Implantation of cardiac pacemakers and antiarrhythmic devices, also with cardiac resynchronizing function (CRT)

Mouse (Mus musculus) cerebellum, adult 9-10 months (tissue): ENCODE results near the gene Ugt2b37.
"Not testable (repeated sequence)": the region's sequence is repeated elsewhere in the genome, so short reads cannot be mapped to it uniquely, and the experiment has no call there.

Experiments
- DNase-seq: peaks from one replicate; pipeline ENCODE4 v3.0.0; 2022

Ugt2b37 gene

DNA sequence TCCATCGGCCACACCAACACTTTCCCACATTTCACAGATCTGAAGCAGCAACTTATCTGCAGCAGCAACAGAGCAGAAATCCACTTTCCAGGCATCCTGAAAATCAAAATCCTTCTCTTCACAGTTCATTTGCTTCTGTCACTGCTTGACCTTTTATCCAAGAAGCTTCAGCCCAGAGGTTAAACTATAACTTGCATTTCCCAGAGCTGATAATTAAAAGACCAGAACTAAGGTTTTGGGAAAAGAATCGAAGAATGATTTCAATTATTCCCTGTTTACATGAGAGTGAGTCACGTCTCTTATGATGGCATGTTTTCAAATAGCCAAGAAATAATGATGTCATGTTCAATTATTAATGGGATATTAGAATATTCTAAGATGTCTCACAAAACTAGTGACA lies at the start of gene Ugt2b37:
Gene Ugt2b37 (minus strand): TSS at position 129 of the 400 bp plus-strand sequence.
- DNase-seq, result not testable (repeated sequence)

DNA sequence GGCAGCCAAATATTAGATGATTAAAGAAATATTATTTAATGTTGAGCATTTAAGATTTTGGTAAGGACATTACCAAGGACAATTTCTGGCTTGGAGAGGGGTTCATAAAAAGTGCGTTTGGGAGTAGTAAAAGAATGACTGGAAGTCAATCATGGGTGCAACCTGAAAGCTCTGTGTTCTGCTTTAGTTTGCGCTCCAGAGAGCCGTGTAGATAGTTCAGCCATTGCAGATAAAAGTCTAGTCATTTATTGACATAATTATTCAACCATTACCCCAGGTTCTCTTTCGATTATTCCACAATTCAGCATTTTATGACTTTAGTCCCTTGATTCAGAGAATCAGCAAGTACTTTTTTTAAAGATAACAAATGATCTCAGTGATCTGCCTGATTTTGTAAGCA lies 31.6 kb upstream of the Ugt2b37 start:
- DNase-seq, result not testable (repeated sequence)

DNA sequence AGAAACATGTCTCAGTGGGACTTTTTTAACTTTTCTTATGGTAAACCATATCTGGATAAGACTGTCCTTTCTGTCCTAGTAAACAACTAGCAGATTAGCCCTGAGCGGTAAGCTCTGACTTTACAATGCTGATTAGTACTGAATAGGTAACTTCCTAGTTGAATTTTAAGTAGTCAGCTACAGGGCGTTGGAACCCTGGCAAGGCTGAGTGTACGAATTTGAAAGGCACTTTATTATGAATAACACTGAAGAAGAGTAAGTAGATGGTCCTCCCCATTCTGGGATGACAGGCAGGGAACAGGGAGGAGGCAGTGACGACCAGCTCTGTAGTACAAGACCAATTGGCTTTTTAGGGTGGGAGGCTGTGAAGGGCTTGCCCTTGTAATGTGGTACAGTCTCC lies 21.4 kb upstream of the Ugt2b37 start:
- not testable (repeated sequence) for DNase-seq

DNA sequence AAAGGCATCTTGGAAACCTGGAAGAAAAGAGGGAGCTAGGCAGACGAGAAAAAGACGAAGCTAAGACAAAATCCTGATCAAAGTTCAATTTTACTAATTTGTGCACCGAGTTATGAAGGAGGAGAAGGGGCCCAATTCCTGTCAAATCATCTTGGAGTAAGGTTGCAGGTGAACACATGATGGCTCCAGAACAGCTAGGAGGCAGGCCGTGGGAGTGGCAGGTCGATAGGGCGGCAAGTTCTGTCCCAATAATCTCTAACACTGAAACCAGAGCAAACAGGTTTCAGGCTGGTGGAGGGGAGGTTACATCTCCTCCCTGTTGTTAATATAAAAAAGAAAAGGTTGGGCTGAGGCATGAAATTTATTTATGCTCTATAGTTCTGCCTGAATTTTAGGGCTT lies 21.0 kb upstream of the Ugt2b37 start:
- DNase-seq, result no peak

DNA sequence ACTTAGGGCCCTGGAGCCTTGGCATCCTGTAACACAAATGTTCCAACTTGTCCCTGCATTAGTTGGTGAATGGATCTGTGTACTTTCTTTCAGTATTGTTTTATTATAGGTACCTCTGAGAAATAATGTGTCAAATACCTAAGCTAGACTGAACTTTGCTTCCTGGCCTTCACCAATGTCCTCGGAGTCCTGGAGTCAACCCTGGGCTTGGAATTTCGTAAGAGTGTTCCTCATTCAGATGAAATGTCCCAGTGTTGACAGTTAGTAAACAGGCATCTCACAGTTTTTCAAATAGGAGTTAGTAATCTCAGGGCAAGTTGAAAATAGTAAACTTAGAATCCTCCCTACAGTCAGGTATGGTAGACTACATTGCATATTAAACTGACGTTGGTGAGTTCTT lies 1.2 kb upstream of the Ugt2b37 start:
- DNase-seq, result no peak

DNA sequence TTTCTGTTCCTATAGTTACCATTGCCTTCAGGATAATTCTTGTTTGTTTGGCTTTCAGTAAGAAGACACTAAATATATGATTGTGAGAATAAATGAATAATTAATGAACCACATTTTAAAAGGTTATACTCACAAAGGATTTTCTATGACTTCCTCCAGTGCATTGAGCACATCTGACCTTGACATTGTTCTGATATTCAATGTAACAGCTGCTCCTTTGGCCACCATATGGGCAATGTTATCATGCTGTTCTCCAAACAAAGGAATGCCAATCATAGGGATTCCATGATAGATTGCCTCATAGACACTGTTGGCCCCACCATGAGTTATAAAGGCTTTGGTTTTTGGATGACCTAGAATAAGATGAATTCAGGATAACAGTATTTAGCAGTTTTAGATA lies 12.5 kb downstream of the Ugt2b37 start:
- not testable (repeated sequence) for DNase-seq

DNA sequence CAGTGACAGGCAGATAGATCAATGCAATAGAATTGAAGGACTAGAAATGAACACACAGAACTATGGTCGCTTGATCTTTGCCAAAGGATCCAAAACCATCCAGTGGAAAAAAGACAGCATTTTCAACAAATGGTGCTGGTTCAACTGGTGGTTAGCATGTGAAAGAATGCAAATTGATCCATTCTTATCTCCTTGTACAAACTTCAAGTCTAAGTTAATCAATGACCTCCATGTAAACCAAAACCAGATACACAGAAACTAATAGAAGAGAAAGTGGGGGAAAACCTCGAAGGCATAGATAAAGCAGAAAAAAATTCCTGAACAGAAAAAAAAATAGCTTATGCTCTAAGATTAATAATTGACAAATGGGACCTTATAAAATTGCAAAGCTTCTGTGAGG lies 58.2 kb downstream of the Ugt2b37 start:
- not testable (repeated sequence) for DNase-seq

A heart pacemaker is a miniature electronic device correcting heart rate that is too slow. The resynchronization pacemaker additionally can improve cardiac contractility and prevent premature death in some cases of heart failure. These devices consist of 1, 2 or 3 intracardiac electrodes and an electronic module connected to them powered by a built-in battery. Electrodes are inserted into the heart cavities through the vein system under X-ray control, and a module is implanted under the skin of the chest. The procedure is usually performed under local anaesthesia. A patient with an implanted pacemaker requires periodic follow-ups with a specialist in a designated clinic. Follow-up visits usually take place 1-2 times a year. A worn-out heart stimulator (until the battery runs out on average after approx. 10 years) is replaced with a new one, usually with the remaining electrodes.